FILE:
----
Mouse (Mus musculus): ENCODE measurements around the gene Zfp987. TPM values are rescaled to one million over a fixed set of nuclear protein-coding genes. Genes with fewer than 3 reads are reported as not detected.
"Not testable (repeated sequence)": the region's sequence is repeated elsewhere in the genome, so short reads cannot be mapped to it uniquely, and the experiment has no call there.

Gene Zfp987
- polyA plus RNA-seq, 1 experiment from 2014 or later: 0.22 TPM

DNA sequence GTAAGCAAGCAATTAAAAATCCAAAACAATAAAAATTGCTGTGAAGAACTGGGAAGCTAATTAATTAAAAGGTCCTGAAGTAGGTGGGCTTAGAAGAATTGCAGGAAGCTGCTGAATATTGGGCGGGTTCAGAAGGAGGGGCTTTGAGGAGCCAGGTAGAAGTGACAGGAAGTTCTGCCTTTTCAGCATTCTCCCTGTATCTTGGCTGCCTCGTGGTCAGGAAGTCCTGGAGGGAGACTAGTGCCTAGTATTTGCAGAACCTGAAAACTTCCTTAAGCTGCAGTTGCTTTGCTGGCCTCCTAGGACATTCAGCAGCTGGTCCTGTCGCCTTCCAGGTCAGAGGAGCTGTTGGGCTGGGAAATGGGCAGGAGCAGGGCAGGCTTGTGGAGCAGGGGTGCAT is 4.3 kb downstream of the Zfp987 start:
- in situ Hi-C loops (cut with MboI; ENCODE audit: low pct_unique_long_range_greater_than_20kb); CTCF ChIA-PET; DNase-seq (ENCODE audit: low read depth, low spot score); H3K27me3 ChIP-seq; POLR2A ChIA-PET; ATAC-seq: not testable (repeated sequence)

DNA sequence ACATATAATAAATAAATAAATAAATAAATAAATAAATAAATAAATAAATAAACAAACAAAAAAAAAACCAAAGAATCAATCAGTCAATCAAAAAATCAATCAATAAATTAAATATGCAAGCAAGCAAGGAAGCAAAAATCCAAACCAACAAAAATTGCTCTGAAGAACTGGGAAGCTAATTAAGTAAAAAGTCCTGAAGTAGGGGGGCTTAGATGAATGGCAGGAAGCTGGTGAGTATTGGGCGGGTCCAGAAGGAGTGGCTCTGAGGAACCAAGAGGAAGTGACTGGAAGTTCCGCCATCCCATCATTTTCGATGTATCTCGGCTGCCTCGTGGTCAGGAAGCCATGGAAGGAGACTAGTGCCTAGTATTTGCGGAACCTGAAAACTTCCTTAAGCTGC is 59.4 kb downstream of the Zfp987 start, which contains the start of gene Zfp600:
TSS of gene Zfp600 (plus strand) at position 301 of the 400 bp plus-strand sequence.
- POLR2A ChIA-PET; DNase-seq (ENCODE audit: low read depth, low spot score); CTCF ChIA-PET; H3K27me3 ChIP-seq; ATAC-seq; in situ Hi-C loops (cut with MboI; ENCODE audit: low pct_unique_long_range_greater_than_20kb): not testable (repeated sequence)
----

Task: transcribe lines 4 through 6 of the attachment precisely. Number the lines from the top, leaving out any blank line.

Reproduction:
- polyA plus RNA-seq, 1 experiment from 2014 or later: 0.22 TPM

DNA sequence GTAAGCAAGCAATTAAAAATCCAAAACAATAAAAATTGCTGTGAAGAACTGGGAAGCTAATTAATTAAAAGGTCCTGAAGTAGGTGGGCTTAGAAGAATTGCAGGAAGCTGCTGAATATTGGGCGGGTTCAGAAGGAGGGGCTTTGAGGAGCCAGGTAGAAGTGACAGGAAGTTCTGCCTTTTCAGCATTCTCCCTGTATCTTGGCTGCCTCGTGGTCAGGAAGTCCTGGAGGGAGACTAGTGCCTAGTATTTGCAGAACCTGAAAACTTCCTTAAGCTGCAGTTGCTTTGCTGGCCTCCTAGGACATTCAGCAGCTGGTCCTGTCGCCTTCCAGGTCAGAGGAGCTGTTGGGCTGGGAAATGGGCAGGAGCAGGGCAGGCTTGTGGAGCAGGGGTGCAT is 4.3 kb downstream of the Zfp987 start:
- in situ Hi-C loops (cut with MboI; ENCODE audit: low pct_unique_long_range_greater_than_20kb); CTCF ChIA-PET; DNase-seq (ENCODE audit: low read depth, low spot score); H3K27me3 ChIP-seq; POLR2A ChIA-PET; ATAC-seq: not testable (repeated sequence)